Two years ago, I was editing a 2020 interview with the composer David Lang about the new multi-day festival that Bang on a Can planned for that spring, Long Play, when I realized the significance of the festival title. The year 2020 would be Bang on a Can’s 33rd anniversary. Long Play = LP = 33 rpm. Very clever! Although the festival was delayed for two years, it retains its name.
The inaugural Long Play festival takes place on April 29, April 30 and May 1, 2022 at a half-dozen venues in Brooklyn, including BAM, Roulette, Littlefield, the Center for Fiction, Mark Morris Dance Center, Public Records and the outdoor plaza at 300 Ashland. Over 60 performances are scheduled. Some are free, but most are accessed via a day pass ($95) or a three-day festival pass ($195). Over a hundred performers range from the Sun Ra Arkestra to jazz pianist Vijay Iyer to bagpiper Matthew Welsh (complete list is here).
Lang, along with the composers Julia Wolfe and Michael Gordon launched Bang on a Can in New York City in 1987 with a 12-hour concert in a downtown art gallery. The organization became known for its annual marathon concerts in New York, and later expanded to include a performance group (the Bang on a Can All-Stars), a commissioning program, education programs and festivals at MASS MoCA in the Berkshires, a record label (Cantaloupe), and an on-going extensive online series created when live concerts were cancelled during the pandemic.
Looking back on our conversation on February 25, 2020, most of what Lang and I discussed is still relevant to the rescheduled Long Play Festival. Here is the interview, edited for length and clarity.
Gail Wein Successful marathons have been your signature event for Bang on a Can for 33 years. So what prompted the creation of this differently-formatted festival, Long Play?
David Lang Over the last couple of marathons we have tried to expand our reach to different kinds of music and to other kinds of communities. After a while of doing that, we felt like we were inviting people on to the marathon for slots of 15 or 20 minutes that we wished were an hour or two hours. And so we got interested in a lot of other kinds of music and it just seemed like we weren’t spending enough time with them.
I remember thinking – this is at the last marathon – people would come in and they would go, “That was incredible. Why am I only wanting that for fifteen minutes?” What we’re hoping to do with this is to say, we’ve uncovered all these incredible connections between all these different kinds of music. And now we really want to let people go deeper into what those connections do and where they go.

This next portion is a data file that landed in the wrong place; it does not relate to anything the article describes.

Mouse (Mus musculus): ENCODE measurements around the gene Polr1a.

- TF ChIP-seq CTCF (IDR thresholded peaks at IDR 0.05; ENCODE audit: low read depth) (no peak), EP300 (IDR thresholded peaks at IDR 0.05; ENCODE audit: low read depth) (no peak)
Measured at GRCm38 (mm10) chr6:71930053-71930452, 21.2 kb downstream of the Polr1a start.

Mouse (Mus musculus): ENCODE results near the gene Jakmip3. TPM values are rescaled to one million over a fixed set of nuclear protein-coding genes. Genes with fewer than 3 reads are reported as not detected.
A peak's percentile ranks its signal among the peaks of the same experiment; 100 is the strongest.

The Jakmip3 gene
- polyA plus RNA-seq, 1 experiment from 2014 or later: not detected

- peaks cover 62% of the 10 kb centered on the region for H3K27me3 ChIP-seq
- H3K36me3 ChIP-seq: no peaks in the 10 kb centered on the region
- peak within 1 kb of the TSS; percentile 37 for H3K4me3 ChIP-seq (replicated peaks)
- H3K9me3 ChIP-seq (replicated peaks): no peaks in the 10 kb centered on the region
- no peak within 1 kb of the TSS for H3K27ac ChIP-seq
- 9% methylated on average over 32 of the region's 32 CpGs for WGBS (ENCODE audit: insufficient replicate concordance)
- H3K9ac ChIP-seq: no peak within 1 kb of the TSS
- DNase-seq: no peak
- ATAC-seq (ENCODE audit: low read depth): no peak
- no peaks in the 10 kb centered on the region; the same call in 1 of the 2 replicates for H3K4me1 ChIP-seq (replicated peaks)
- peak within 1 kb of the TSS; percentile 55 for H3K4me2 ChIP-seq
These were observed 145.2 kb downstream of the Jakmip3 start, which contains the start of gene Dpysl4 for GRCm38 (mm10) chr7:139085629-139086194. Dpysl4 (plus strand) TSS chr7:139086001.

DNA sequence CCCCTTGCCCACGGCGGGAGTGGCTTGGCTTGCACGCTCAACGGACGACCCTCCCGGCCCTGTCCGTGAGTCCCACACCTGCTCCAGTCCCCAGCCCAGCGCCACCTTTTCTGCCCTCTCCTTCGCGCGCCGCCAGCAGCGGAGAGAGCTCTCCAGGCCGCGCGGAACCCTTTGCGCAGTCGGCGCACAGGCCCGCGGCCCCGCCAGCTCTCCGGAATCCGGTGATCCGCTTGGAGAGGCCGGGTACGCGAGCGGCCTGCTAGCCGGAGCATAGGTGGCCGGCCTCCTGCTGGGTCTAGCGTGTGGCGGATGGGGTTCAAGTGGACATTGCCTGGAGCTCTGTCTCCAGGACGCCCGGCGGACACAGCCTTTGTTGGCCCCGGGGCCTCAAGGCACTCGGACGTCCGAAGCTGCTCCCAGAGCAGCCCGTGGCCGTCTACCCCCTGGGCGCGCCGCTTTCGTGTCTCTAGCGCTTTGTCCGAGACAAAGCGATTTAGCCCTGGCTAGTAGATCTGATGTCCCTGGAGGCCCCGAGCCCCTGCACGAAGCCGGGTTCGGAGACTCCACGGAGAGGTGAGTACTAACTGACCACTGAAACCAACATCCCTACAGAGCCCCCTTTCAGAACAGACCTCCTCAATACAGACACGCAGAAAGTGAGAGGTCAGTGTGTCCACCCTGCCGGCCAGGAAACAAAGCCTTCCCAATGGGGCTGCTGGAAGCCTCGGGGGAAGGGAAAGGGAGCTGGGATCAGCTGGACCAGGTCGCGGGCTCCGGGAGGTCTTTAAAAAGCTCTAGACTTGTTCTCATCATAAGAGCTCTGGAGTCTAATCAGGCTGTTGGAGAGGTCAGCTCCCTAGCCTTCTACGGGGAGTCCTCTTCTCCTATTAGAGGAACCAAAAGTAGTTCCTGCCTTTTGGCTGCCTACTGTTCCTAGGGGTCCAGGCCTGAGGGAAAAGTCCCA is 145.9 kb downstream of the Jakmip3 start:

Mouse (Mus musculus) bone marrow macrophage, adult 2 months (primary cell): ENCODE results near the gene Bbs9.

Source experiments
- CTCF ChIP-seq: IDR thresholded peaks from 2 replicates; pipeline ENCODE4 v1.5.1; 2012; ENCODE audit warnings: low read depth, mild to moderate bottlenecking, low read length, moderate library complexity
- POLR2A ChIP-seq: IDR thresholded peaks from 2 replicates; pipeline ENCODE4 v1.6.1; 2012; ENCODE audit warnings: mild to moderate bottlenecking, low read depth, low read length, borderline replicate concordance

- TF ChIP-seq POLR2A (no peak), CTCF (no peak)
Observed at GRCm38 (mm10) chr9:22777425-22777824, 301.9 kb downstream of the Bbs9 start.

Gail Wein Of course, it’s a much bigger scope. Three days, and a bunch of venues. And instead of the marathon’s free admission, this one is ticketed.
David Lang There’s still going to be a bunch of free things, including some outdoor events, because we really like the idea that we have a wide doorway, that lots of different kinds of people can come through with no barriers. But it’s also true that when you start working with so many hundreds of musicians and so many different kinds of venues, that it’s just not possible for us to fundraise to make the entire thing free anymore. So we came up with this plan that, for essentially the price of one ticket, you get a pass which allows you to see everything and then you’ll just be able to go in and out of performances and check out music from all these different communities.
Gail Wein How does the aesthetic of the performers and the programs and the repertoire differ from that of the marathons?
David Lang I don’t think it differs at all.
We’re still looking for people whose definition of what they do is: they wake up in the morning and tell themselves that they’re innovators. They wake up and they say, there’s a kind of traditional music that’s involved in my world and I’m not doing that. That’s always been the way we’ve judged people to come on to the marathon. We wanted to find people who were pushing their fields. The difference here is that we’re able to go deeper into other kinds of communities like jazz and rock music and indie pop and ambient and electronica and be able to invite more people who are pushing their boundaries.
Gail Wein I was thinking about the longevity of Bang on a Can as an institution. Institutions come and go, organizations come and go, various folks have mounted series, marathons, festivals. But not that many have lasted a third of a century. To what do you attribute Bang on a Can’s longevity?
David Lang I’m sure some of it is just dumb luck. But also we have a kind of hippie mentality about what it is we do, where we want everyone involved in the organization to be as excited and passionate about it as possible. If something comes up that we are not passionate about, we don’t do it. Some organizations, they just begin to think, well, we have a payroll to meet. We’ve got to do this, and this is what we did last year.
One of the things that we’re really proudest of about this festival and also about our sister festival that we started in summer, which is the Loud Weekend Festival at Mass Moca, is that we’re able to change and get excited about other kinds of things and then turn the organization so that it can take advantage of what we’re all really excited about. Everyone who works at Bang on a Can is a musician; we only hire people who are musicians. And so when we talk about these things in the office, we really are sharing ideas of the things that we are all getting excited about. And so when you do something like this, when you say this is a new direction that we’re going in, or this is the kind of music we want to include, or this is a new initiative for something we’d like to do, it’s something that energizes everybody. That’s one of the reasons why we can stay fresh, because everybody understands how committed we all are to the mission of the organization.